THE BBC director-general yesterday definitively ruled out any prospect of a "Scottish Six" news bulletin to replace that produced from London.
Speaking exclusively to The Scotsman, Mark Thompson said: "I don't detect any public clamour for it. There are still one or two outposts, media commentators and academics, who want to talk about it, but I don't get any sense of a clamour for it."
But he underlined his intention to press on with a new tier of regional news services for Scotland, a proposal he described as "an opportunity to offer regional journalism from the BBC in Scotland for the first time".
Mr Thompson was one of yesterday's key speakers on the opening day of the International Press Institute (IPI) Congress in Edinburgh - an event bringing 700 delegates from across the world's media to the city.
Mr Thompson's comments on the Scottish Six appear to signal the end of a long-running campaign for a Scottish-produced version of BBC1's 6pm bulletin. The BBC decided not to proceed with plans for a locally produced network news bulletin following a survey of viewers carried out in Scotland two years ago.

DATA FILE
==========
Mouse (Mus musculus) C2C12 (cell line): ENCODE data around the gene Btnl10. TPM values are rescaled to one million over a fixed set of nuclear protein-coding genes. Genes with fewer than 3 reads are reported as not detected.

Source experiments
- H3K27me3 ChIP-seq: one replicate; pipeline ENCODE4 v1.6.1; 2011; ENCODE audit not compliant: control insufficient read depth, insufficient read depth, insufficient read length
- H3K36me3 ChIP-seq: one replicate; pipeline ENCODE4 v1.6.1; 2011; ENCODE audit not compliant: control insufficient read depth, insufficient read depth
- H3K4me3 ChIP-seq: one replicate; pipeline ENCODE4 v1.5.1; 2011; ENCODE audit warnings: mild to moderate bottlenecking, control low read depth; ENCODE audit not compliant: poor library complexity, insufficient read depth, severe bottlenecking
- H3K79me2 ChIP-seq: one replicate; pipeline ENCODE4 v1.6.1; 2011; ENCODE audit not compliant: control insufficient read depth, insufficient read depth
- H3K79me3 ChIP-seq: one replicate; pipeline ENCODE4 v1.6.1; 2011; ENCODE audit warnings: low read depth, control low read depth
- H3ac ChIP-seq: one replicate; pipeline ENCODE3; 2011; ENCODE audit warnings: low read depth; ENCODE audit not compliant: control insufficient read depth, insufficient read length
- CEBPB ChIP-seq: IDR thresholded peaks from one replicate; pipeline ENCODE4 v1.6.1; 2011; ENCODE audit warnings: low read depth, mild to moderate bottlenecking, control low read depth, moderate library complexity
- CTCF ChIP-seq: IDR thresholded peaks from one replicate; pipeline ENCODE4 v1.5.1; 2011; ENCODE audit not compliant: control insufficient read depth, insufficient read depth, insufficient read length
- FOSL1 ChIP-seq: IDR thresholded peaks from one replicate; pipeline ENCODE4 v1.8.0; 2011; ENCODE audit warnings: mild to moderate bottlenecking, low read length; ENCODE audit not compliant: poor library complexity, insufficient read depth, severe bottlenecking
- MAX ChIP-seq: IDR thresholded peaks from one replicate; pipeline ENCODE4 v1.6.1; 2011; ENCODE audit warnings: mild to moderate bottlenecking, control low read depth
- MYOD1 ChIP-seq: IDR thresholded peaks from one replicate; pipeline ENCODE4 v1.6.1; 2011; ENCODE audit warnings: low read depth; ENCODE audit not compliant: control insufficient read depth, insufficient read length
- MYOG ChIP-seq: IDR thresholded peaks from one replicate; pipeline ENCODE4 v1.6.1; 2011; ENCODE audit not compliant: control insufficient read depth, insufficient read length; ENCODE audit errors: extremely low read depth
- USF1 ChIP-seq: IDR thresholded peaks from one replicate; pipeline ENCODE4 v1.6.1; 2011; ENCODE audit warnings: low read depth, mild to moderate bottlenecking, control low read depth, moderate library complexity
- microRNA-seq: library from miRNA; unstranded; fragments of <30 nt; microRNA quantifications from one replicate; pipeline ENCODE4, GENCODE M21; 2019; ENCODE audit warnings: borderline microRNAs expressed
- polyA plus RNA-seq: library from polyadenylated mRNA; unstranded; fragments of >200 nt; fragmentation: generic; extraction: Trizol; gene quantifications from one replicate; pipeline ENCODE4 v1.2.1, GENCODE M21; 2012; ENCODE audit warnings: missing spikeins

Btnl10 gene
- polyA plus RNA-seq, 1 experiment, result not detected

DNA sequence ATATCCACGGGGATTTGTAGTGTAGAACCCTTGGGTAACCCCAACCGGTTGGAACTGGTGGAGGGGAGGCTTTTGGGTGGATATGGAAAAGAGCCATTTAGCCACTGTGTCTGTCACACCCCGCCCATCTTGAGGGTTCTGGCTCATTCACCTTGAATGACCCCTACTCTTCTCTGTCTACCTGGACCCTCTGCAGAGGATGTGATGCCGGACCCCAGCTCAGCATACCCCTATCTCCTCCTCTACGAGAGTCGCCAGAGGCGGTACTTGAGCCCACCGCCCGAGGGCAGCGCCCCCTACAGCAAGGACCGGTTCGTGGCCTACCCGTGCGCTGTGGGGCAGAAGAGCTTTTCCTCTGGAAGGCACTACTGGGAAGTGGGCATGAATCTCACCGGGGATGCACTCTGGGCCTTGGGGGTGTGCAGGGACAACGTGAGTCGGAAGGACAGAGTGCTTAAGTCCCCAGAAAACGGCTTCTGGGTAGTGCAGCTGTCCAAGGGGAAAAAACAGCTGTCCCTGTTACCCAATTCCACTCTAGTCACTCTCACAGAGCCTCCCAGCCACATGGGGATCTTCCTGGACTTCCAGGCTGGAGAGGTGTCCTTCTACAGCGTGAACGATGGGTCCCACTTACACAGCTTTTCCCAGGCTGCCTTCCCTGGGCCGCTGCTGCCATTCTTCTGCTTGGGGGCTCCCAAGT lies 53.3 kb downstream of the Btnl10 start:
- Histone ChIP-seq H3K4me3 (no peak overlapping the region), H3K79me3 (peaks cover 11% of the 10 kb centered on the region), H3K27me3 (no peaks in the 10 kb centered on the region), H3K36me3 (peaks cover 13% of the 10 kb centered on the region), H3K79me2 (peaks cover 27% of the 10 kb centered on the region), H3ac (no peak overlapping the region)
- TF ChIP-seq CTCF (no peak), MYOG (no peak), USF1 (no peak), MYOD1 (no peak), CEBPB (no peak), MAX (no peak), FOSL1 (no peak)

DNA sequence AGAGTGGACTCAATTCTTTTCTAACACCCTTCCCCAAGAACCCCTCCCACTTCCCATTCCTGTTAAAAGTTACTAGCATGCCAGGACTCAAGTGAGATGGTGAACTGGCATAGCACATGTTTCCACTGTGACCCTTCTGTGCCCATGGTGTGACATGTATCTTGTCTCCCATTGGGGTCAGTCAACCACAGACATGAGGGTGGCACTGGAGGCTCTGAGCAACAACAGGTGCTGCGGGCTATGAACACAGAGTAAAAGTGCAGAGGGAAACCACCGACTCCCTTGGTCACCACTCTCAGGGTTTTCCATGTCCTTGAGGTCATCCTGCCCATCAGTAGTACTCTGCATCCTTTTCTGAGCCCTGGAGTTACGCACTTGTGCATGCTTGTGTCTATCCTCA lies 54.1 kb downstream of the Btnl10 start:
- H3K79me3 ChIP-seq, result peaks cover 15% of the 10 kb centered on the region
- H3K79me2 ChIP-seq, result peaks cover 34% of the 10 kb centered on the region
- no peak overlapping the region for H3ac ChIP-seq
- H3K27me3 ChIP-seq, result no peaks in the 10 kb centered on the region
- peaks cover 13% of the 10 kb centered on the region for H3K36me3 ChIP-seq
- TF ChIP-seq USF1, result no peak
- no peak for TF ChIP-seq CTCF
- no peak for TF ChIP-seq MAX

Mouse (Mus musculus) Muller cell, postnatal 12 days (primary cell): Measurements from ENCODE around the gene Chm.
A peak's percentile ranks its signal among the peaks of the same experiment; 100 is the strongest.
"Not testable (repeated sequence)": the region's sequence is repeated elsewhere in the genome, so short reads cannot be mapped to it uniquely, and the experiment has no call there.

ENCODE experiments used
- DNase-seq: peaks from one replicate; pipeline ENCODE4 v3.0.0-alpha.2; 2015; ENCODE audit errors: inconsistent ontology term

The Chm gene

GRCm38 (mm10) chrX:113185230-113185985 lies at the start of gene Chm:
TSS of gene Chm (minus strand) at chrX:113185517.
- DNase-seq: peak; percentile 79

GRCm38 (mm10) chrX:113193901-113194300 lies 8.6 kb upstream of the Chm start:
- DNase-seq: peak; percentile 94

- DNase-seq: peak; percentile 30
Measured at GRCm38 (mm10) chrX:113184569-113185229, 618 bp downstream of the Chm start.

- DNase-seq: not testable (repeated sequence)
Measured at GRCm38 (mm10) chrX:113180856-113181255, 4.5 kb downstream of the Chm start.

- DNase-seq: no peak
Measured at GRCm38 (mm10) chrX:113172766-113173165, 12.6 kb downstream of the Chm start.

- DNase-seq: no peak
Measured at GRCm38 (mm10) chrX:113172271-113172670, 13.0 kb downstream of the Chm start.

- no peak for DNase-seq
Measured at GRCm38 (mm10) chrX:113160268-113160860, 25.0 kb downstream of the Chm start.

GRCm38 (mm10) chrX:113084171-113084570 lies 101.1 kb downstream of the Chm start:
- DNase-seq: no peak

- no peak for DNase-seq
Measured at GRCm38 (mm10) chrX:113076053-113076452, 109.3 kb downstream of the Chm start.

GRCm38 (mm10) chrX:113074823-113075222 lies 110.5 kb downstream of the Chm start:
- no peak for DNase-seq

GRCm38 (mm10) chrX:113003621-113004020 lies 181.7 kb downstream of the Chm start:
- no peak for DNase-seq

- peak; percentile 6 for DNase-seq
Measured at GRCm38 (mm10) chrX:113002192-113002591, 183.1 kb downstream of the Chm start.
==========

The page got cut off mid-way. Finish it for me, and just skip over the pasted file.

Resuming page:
However, some nationalist campaigners have continued to claim that only a Scottish national bulletin will properly reflect the country's devolved position on issues including health, law and order and transport.
Mr Thompson was unequivocal yesterday that the present one-hour programme consisting of BBC1's 6pm news followed by 6:30pm's Reporting Scotland would remain unchanged.
He said: "The last time we asked viewers in Scotland their preferences, more people said they wanted to stay with the status quo. I don't think there's any evidence it's a live issue for the majority of our licence fee payers in Scotland."
"Some of the most extreme advocates of the Scottish Six are saying 'people don't want to know what's going on in England and Wales'. That's coming at it from a position which is simply not what's coming to us from the vast majority of the Scottish audience."
Mr Thompson insisted the BBC had invested "heavily" in Scottish journalism over the past nine years, citing coverage of Holyrood and the Scottish Executive, plus Newsnight Scotland and the regional element of BBC1's 10pm news as proof of the fact that "by and large we are doing a good job".
And he signalled that the BBC's managers would press on with plans to create new local news services in Scotland and elsewhere across the UK.
But these plans have already been criticised by regional newspaper groups, which argue the BBC is launching new products in a market already well served by local print titles.
Mr Thompson said the initial term often applied to the scheme - "ultra local news" - had been misleading. "What we have in mind is a service which will be at the same kind of level of granularity as local radio," he said.
Here, it would involve journalists across Scotland producing content for TV and web services.